Head of Department; Professor of Neurodevelopmental Disorders
+44 (0)20 7919 7886
+44 (0)20 7919 7873
Whitehead Building, Department of Psychology
Goldsmiths, University of London,
New Cross, SE14 6NW
Neurodevelopmental disorders, developmental co-ordination disorder, autism spectrum disorder, the relationship between social and motor development in typical and atypical populations, the role of alexithymia in neurodevelopmental disorders, mental health in adults with neurodevelopmental disorders, employment experiences of adults with neurodevelopmental disorders and those caring for a child with a neurodevelopmental disorder
Developmental co-ordination disorder.
Co-occurring biological, cognitive and/or behavioural features across neurodevelopmental disorders.
Relationships between motor development and other aspects of development (e.g. social interaction, language, cognitive ability) in typical and atypical populations.
Mental health in adults and children with neurodevelopmental disorders.
Alexithymia in autism spectrum disorder and other neurodevelopmental disorders.
Employment experiences in adults with neurodevelopmental disorders.
Much of my research has been funded through small grants from a variety of organisations as well as larger grants and through unfunded work in collaboration with a range of individuals and organisations including The British Academy, The Royal Society, ESRC, The Foundation for People with Learning Disabilities, Prospects Employment Agency, The Wellcome Trust and the Experimental Psychology Society. I have been working with the Progress Educational Trust on the Spectrum of Opinion project (funded by The Wellcome Trust; see http://www.progress.org.uk/page_58324.asp) in which we have developed materials aimed at raising awareness of issues relating to genes, autism and psychological spectrum disorders (see http://www.progress.org.uk/page_58594.asp). We are also working with the BASIS team (http://www.basisnetwork.org/)to investigate the relationships between early motor development and social outcomes. I am involved in part of the work funded by a large grant awarded by the European Research Council to Dr. Andy Bremner (http://www.gold.ac.uk/psychology/staff/bremner/), and I am working with the Dr Antonia Hamilton's lab (http://www.antoniahamilton.com/) at the University of Nottingham on a project investigating the underlying cognitive causes of autism and dyspraxia.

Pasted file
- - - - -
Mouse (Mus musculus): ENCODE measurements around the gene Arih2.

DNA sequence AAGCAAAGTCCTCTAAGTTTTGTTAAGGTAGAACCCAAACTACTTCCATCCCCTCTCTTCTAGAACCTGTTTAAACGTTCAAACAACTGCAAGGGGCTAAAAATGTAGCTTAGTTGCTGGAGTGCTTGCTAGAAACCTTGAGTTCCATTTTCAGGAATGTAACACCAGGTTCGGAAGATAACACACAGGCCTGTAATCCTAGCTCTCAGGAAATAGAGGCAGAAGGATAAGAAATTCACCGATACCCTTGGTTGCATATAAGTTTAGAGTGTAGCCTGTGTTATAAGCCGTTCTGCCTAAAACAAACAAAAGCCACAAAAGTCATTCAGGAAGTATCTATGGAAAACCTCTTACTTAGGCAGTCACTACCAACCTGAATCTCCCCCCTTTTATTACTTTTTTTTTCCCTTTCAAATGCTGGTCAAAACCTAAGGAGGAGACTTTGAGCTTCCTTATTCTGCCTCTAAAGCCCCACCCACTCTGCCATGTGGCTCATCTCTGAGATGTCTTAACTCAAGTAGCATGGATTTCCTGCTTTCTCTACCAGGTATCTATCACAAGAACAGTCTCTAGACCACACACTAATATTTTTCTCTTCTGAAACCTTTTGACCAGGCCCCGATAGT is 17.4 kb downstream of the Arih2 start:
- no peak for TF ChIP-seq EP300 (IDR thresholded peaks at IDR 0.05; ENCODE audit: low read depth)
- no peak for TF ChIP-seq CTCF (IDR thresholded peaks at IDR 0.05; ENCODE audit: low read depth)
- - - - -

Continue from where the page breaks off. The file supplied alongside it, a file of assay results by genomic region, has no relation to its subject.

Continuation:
Sample grants awarded:
Hill, E.L. The role of motor abilities in the development of typical and atypical social behaviour.The Leverhulme Trust (2013-2016).
Crane, L., Goddard, L. Henry, L. & Hill, E.L. Experiences of receiving and communicating a diagnosis of autism: Perspectives of adults, parents and practitioners. The British Academy (2012-2013).
Henry, L., Leonard, H.C. & Hill, E.L. Executive functioning in children with Developmental Coordination Disorder. The Waterloo Foundation (2012-2014).
Hamilton, A. & Hill, E.L. Autism and dyspraxia: A common cognitive cause? The Waterloo Foundation (2011-2013).